$3 million? Startup costs eat up most of the money, especially if you want to start with a bigger system, like Arlington does. From Greater Greater Washington:
The biggest obstacle is startup cost. Systems cost very little to maintain, since subscription fees and ads cover most of the operating and replacement cost …. Arlington Commuter Services head Chris Hamilton says they’re hoping to find more money to start with a bigger system. A maximal system of 1,400 bikes of the fancier kind DC uses, he said, would cost at most $6 million for capital and operating costs for the first two years.
According to WTOP, the expansion should be complete by this summer, will take the total number of racks from 10 to 50. Annual subscriptions cost $40 and they’ve got a cool map that tells you how many bikes are left at a given location, (but be careful, GGW notes that the markers go screwy at different zoom levels).
When the program launched in August, Vox’s Will Sommer decried the bikes’ ugliness. Me, I think they’re kind of cute.
Photo taken from Flickr user afagen under a Creative Commons license.
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Next fall, you may be hopping the Circulator for $1 to escape the Georgetown bubble via Rosslyn, as opposed to one of the Blue Buses that currently rumble down the streets of Georgetown.
Why? Well, WTOP reports in vague terms that it has something to do with increased efficiency (Works for me).
The Circulator, which the D.C. Department of Transportation runs, already includes several routes around the city, but adding this one might be tought. According to WTOP:
There are some legal issues to tie up first—crossing the Key Bridge would add buses to what is an already congested Potomac Crossing. The D.C. Council would likely have to weigh in on the proposal before the expansion to Rosslyn could happen.
DDOT replaced the Blue Bus, officially the D.C. Metro Connection, thta runs between Georgetown and Rosslyn with the Circulator as part of a “pilot program” in 2007. Guess it didn’t stick.
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Center for American Progress blogger Matt Yglesias noticed today that WMATA is refusing to provide information for Google Map’s new Transit feature. The free service allows users to plan trips using public transit schedules and actually see their routes, too.
But apparently, WMATA thinks they have a superior trip planner on their own site–which is not quite true. Search results on WMATA’s site are texty and confusing, and lacky the sexy mapping features of Google Transit. Plus, it’s hard for me to see how restricting information about Metro could benefit WMATA is any way.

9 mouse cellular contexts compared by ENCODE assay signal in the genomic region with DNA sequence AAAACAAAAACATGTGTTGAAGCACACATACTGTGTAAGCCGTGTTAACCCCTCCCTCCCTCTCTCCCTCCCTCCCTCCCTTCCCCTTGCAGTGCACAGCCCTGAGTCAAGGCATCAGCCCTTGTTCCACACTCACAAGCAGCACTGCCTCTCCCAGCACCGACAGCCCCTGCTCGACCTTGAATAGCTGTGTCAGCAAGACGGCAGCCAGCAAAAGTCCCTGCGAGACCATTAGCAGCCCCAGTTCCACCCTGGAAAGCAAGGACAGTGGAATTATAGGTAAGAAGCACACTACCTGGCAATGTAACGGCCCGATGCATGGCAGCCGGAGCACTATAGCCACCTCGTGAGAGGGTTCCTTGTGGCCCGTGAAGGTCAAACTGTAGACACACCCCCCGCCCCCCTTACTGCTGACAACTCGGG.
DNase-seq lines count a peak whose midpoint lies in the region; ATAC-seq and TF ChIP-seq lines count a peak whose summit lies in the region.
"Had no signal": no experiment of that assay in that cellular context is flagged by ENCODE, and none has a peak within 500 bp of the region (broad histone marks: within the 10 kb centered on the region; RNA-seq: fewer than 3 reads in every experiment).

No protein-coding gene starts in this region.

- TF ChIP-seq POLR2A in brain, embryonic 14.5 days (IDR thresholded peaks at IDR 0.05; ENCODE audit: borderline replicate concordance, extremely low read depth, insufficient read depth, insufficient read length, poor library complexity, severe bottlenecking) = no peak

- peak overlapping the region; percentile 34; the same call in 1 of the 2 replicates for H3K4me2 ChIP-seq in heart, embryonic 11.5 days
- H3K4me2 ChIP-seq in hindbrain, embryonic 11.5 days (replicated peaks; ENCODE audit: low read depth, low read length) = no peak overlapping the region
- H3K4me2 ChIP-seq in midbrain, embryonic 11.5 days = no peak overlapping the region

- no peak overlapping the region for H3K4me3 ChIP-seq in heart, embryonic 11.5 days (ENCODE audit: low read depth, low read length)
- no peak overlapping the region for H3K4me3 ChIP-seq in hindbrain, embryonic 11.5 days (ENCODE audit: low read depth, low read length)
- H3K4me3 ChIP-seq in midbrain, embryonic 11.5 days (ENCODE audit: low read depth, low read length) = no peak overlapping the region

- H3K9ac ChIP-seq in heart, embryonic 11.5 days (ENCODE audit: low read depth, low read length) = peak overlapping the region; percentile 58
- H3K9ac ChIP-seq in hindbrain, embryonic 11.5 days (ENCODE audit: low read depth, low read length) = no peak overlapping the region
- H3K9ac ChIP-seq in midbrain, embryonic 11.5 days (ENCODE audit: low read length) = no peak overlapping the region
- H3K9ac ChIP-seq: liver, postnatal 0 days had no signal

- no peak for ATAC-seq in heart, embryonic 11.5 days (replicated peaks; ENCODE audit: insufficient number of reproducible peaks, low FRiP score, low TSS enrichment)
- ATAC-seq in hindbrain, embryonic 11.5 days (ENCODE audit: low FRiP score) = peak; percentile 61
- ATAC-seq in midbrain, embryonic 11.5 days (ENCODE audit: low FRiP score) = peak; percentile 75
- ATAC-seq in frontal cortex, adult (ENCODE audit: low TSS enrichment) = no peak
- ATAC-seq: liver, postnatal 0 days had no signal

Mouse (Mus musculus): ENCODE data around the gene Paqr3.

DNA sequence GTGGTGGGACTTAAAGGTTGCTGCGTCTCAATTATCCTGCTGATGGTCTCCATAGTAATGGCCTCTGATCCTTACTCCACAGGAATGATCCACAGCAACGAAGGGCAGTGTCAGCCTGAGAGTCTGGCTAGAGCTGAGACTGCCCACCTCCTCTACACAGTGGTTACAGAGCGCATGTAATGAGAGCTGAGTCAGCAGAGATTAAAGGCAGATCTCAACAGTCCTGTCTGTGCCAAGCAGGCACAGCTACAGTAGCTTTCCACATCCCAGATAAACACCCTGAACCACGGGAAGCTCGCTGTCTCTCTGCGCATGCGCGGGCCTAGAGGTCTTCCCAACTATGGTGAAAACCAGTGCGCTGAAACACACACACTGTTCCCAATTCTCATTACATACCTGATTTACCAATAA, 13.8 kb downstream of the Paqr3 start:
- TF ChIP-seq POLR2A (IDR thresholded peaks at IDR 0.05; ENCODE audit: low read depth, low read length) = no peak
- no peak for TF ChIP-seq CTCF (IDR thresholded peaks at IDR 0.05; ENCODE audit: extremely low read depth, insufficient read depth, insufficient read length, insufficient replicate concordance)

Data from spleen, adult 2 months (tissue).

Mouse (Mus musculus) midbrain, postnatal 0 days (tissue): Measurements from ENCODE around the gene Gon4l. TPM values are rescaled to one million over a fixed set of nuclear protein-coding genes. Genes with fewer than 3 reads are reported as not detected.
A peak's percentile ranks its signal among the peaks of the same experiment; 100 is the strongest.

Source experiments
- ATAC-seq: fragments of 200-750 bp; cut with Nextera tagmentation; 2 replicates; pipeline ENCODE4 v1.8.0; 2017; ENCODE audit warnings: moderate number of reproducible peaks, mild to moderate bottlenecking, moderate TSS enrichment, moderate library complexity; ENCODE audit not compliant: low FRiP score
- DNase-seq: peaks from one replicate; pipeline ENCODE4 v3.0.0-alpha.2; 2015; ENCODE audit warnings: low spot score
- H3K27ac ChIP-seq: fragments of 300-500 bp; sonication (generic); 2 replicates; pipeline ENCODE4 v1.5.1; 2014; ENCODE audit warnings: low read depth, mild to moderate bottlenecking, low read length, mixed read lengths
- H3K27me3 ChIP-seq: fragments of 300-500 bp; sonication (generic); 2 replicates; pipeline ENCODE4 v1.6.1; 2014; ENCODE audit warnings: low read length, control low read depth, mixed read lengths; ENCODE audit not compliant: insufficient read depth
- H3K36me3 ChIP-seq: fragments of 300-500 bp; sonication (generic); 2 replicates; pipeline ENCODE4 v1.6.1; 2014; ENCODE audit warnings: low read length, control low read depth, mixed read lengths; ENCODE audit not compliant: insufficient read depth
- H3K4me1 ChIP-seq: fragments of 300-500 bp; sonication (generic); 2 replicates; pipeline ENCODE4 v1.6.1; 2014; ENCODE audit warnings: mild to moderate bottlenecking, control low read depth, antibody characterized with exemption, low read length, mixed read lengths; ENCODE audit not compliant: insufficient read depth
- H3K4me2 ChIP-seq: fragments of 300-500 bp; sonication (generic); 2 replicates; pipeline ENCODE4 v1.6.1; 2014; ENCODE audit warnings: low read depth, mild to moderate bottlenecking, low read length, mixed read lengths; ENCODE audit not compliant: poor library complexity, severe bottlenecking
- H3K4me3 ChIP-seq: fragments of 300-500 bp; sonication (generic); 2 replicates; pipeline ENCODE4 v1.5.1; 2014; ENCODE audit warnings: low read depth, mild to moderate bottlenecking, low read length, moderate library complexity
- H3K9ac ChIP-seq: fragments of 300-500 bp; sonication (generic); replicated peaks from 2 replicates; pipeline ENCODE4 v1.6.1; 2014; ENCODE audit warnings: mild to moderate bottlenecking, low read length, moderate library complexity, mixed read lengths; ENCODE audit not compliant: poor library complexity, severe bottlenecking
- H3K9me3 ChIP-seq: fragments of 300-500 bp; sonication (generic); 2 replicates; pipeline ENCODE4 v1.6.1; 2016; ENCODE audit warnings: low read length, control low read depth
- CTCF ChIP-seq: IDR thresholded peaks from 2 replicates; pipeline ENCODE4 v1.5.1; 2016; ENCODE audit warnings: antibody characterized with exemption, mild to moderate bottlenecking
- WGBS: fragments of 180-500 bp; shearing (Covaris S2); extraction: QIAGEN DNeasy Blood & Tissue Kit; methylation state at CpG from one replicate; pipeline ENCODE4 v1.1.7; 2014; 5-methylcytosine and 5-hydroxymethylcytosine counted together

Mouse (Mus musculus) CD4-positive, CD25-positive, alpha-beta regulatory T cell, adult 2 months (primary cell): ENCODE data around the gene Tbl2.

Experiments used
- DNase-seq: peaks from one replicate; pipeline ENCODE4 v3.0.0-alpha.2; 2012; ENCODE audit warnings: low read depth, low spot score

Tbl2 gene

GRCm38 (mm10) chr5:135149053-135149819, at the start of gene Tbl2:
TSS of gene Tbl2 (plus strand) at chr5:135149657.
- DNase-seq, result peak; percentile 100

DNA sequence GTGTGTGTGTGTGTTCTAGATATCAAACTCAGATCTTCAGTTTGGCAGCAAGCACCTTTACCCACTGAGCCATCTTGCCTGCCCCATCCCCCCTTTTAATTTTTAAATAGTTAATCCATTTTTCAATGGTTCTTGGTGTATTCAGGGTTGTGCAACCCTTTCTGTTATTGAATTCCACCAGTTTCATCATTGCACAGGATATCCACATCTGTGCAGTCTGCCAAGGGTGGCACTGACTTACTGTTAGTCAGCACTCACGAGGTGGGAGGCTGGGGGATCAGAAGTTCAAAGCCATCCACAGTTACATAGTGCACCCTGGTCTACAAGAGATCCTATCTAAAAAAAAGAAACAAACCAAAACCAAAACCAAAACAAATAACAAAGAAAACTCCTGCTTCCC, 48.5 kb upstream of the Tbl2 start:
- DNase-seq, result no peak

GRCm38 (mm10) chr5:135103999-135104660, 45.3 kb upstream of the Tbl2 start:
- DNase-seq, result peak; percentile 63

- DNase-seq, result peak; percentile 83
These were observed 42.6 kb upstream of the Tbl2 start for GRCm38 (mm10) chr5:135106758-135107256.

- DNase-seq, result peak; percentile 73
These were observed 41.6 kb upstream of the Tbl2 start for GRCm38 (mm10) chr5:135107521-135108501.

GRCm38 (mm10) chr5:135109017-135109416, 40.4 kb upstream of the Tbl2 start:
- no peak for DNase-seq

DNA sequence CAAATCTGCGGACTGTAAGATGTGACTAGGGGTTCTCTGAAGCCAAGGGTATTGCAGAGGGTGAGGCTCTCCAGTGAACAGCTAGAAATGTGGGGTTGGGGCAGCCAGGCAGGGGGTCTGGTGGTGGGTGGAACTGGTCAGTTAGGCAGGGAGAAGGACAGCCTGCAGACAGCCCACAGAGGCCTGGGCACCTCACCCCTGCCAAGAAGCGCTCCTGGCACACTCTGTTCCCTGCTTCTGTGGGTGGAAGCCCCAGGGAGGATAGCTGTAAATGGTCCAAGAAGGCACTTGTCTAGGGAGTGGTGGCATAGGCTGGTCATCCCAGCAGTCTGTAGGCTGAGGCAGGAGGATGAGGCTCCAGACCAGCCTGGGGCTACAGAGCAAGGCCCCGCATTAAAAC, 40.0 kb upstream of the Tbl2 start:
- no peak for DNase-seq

But don’t despair just yet–GreatergreaterWashington has a petition you can sign here. Maybe the powers that be at WMATA will come to their senses.
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At the conclusion of finals, some students’ travails will continue as they schlep their way to Dulles International Airport. If this describes what’s ahead for you, try take heart in the fact that your progeny will have it easier. Via The Loudoun Extra, The Washington Post reported that the Metro Silver Line, which will connect Dulles to D.C., is on its way:
“Federal regulators have approved a long-awaited extension of Metrorail to Tysons Corner and Dulles International Airport, virtually assuring construction of a $5.2 billion project that regional leaders say is crucial to ease congestion and spur economic growth in Northern Virginia.”
Of course, the project won’t see completion for quite some time. In a congratulatory editorial, The Washington Post hopes to see it happen by 2013, which is something like ten years from now in bureaucrat-speak.
What you can enjoy right now is D.C.-area commentators having a ‘here’s-some-perspective-for-you’ gala. In its editorial, Post tells its readers that one of the Silver Line’s greatest proponents, Gov. Tim Kaine, was only four years old when the fight for a train line to Dulles began. DCist recalls that this was before man landed on the moon. And as for us, this paper wasn’t even born yet.
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A movie theater turned CVS in Brookland
The Washington Metropolitan Area Transit Authority will discuss a proposal on Thursday night that would allow 187 DC CVS pharmacies to sell SmarTrip cards. The cards would run $10 each ($5 for the card itself, and $5 of Metro cash so you can ride right away without putting any more money on). WMATA’s General Counsel recommends approving the proposal, which releases CVS from liability for any problems, so it looks like it’ll pass.
Considering the ridiculous lines to buy a Metro card at the Gallery Place-Chinatown stop after last night’s basketball game, plenty of Georgetown students haven’t managed to get their hands on a SmarTrip card yet. With three CVS locations within walking distance of campus, there will be even less of a reason not to buy.
Photo from Flickr user NCinDC used under a Creative Commons license
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Prepare to say goodbye to paper bus transfers–WMATA will be scrapping those on January 4th. “Bus drivers will no longer hand out paper transfers, and machines that dispense paper rail-to-bue transfers inside Metro stations will be removed,” DCist’s Sommer Mathis writes.
Cathy Asato, a spokesperson for WMATA, says this decision will save them about $350,000 a year and encourage WMATA users to purchase SmarTrip cards. DCist says to expect homeless advocates to raise clamor in the near future, but Asato insisted that WMATA isn’t penalizing anyone, especially when you consider that SmarTrip cards are cheaper.